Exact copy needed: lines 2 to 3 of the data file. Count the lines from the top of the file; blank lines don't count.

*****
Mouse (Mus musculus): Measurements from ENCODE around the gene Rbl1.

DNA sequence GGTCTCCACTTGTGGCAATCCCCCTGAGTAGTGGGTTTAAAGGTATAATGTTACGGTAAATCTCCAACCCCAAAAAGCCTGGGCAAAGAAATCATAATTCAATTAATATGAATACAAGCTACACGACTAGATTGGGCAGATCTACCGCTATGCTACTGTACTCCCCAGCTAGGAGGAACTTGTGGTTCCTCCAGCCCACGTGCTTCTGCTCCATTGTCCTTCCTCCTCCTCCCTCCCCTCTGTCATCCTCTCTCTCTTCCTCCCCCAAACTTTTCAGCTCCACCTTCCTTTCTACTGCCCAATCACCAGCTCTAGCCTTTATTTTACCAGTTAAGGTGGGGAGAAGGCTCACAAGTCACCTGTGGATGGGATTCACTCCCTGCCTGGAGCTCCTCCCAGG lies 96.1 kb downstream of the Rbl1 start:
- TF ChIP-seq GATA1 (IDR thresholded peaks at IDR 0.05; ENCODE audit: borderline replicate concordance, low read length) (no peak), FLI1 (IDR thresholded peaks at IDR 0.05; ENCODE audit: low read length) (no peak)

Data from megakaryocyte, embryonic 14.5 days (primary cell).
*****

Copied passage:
DNA sequence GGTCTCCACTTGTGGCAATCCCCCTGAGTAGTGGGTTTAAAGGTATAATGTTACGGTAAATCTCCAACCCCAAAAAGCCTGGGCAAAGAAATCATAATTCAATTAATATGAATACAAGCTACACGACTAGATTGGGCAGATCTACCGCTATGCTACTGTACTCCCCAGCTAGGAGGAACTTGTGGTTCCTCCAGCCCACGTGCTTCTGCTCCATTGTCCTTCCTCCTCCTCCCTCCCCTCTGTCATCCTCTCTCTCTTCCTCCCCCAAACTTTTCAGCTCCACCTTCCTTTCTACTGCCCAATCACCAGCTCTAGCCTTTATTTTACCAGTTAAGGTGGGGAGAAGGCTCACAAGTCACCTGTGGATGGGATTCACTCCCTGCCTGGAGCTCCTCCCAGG lies 96.1 kb downstream of the Rbl1 start:
- TF ChIP-seq GATA1 (IDR thresholded peaks at IDR 0.05; ENCODE audit: borderline replicate concordance, low read length) (no peak), FLI1 (IDR thresholded peaks at IDR 0.05; ENCODE audit: low read length) (no peak)